In the multi-tier application architecture, a client communicates requests to a server for data, software and services, for example, and the server responds to the requests. The server's response may entail communication with a database management system for the storage and retrieval of data. The multi-tier architecture includes at least a database tier that includes a database server, an application tier that includes an application server and application logic (i.e., software application programs, functions, etc.), and a client tier. The application server responds to application requests received from the client. The application server forwards data requests to the database server.

FIG. 1 provides an overview of a multi-tier architecture. Client tier 100 typically consists of a computer system that provides a graphic user interface (GUI) generated by a client 110, such as a browser or other user interface application. Conventional browsers include Internet Explorer and Netscape Navigator, among others. Client 110 generates a display from for example, a specification of GUI elements (e.g., a file containing input, form, and text elements defined using the Hypertext Markup Language (HTML)) and/or from an applet (i.e., a program such as a program written using the Java™ programming language, or other platform independent programming language, that runs when it is loaded by the browser).

Further application functionality is provided by application logic managed by application server 120 in application tier 130. The apportionment of application functionality between client tier 100 and application tier 130 is dependent upon whether a “thin client” or “thick client” topology is desired. In a thin client topology, the client tier (i.e., the end user's computer) is used primarily to display output and obtain input, while the computing takes place in other tiers. A thick client topology, on the other hand, uses a more conventional general purpose computer having processing, memory, and data storage abilities. Database tier 140 contains the data that is accessed by the application logic in application tier 130. Database server 150 manages the data, its structure and the operations that can be performed on the data and/or its structure.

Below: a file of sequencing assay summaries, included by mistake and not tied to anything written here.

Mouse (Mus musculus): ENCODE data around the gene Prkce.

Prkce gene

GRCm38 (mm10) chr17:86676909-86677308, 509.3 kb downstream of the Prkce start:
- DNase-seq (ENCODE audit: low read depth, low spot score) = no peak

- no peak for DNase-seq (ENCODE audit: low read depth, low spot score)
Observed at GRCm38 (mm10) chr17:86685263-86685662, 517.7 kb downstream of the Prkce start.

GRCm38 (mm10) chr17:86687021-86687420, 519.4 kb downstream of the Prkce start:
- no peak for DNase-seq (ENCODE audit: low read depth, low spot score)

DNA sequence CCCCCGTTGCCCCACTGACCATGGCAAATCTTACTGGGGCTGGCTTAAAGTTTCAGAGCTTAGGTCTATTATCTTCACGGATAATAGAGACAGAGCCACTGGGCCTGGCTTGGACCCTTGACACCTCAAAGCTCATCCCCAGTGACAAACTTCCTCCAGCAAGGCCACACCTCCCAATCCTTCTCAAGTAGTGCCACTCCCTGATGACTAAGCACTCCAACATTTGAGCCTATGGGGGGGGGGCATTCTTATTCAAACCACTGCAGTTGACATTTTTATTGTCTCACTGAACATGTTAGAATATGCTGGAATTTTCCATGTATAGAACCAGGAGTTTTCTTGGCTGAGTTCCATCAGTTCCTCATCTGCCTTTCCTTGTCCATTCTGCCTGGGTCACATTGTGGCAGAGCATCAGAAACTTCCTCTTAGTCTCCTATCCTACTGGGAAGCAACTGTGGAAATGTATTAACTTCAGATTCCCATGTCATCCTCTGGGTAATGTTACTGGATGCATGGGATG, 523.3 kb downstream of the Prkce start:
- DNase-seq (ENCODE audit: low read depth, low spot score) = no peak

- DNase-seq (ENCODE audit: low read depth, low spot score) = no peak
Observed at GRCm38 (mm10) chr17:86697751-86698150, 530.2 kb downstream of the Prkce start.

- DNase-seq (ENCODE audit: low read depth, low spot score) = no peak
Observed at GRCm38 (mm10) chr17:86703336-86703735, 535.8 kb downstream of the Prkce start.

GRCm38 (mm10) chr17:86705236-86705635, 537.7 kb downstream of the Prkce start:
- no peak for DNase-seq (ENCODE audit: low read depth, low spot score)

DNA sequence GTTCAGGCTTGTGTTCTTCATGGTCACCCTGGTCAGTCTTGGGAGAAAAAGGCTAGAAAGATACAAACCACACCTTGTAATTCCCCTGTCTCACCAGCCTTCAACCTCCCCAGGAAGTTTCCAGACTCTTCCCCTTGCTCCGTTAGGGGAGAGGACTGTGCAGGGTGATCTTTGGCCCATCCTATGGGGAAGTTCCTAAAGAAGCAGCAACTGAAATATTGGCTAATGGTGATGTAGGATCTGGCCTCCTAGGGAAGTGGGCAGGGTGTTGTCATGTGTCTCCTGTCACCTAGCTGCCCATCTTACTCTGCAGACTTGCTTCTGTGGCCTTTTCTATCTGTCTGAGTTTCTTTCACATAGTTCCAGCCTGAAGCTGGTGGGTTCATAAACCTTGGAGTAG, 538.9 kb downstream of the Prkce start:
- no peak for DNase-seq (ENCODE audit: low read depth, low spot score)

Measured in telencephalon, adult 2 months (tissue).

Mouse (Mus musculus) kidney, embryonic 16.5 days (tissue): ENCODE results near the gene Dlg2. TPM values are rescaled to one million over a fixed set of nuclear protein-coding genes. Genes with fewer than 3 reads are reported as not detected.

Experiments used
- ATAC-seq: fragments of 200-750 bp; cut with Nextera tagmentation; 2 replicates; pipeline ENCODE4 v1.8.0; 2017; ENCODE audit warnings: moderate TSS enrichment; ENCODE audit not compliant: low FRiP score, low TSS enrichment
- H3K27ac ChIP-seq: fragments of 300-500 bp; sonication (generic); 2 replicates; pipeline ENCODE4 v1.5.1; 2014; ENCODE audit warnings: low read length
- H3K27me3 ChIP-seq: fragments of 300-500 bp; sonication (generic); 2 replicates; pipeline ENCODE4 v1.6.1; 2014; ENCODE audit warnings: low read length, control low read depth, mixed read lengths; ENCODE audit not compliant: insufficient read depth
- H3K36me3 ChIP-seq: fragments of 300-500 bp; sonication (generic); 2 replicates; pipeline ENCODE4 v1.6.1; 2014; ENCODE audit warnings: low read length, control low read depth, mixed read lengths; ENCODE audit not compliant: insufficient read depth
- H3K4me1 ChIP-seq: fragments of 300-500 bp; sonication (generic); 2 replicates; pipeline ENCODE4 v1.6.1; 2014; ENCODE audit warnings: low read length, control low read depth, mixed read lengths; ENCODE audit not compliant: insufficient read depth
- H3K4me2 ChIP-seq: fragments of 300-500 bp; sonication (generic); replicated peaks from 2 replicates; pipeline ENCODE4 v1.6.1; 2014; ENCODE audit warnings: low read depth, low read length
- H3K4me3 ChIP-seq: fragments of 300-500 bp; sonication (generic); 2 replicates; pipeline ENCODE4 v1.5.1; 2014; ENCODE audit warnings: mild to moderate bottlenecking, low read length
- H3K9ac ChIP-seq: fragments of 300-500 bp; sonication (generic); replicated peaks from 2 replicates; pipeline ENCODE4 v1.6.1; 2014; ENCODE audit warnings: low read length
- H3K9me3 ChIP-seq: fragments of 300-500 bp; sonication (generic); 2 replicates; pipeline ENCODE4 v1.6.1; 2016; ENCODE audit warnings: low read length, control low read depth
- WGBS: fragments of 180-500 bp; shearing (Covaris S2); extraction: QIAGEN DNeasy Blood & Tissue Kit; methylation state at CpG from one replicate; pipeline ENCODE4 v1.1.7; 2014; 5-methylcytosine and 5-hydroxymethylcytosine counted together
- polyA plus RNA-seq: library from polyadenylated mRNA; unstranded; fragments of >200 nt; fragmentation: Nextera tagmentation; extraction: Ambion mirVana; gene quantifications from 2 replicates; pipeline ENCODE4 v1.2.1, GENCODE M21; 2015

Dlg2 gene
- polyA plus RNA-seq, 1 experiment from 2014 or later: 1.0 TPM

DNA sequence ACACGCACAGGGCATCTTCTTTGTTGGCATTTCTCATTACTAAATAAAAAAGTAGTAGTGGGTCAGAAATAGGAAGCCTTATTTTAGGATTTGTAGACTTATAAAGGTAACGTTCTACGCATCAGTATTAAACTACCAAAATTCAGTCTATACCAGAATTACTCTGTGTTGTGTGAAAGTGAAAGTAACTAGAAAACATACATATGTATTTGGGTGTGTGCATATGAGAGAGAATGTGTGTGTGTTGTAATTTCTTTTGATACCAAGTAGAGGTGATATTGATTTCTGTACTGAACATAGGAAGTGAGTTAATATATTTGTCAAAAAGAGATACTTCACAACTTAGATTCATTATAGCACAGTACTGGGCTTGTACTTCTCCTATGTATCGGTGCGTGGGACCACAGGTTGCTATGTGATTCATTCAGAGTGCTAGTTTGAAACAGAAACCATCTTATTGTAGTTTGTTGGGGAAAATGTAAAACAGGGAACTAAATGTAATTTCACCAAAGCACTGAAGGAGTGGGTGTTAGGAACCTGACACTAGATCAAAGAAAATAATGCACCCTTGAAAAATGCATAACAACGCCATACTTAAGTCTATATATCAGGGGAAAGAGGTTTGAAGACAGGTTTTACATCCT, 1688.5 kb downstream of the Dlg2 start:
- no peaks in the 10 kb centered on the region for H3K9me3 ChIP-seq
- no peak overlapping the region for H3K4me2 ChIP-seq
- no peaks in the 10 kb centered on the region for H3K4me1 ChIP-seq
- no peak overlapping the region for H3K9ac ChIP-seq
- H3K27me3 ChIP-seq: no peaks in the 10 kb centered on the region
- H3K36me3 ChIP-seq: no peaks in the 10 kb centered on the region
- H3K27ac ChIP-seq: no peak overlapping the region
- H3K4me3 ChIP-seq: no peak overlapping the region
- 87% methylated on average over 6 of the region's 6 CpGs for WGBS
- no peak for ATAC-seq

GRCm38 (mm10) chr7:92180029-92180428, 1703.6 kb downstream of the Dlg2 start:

Application server 120 can include applications such as a corporation's scheduling, accounting, personnel and payroll applications, for example. Application server 120 manages requests for the applications that are stored therein. Application server 120 can also manage the storage and dissemination of production versions of application logic. Database server 150 manages the database(s) that manage data for applications. Database server 150 responds to requests to access the scheduling, accounting, personnel and payroll applications' data, for example.

Connection 160 is used to transmit data between client tier 100 and application tier 130, and may also be used to transfer the application logic to client tier 100. The client tier can communicate with the application tier via, for example, a Remote Method Invocator (RMI) application programming interface (API) available from Sun Microsystems™. The RMI API provides the ability to invoke methods, or software modules, that reside on another computer system. Parameters are packaged and unpackaged for transmittal to and from the client tier. Connection 170 between application server 120 and database server 150 represents the transmission of requests for data and the responses to such requests from applications that reside in application server 120.

Elements of the client tier, application tier and database tier (e.g., client 110, application server 120 and database server 150) may execute within a single computer. However, in a typical system, elements of the client tier, application tier and database tier may execute within separate computers interconnected over a network such as a LAN (local area network) or WAN (wide area network).

Security Measures

Smart cards are used in environments like the multi-tier application architecture as a security measure to insure the identity of the user when he/she logs into a computing device on the client tier. Once identified, data on the database tier and applications on the application tier may be used. One advantage associated with using a smart card or other identification technique is that no matter where the computing device is located on the client tier, the same data and applications that the user needs, or was using before his/her last log-off, can be retrieved.

Smart cards are useful for securely storing secret information and embedding cryptographic algorithms for use in a cryptographic system. In many cases, the smart card requires the presentation of a secret that only the cardholder knows. Sometimes this secret is contained in a PIN number. Since the smart card itself has no mechanism for interacting with a human being (i.e., no keyboard or display), it requires the system it is being used with to provide the human I/O facilities to prompt the cardholder for a PIN and to accept the cardholder's input of the PIN, typically on a keyboard or other suitable input device.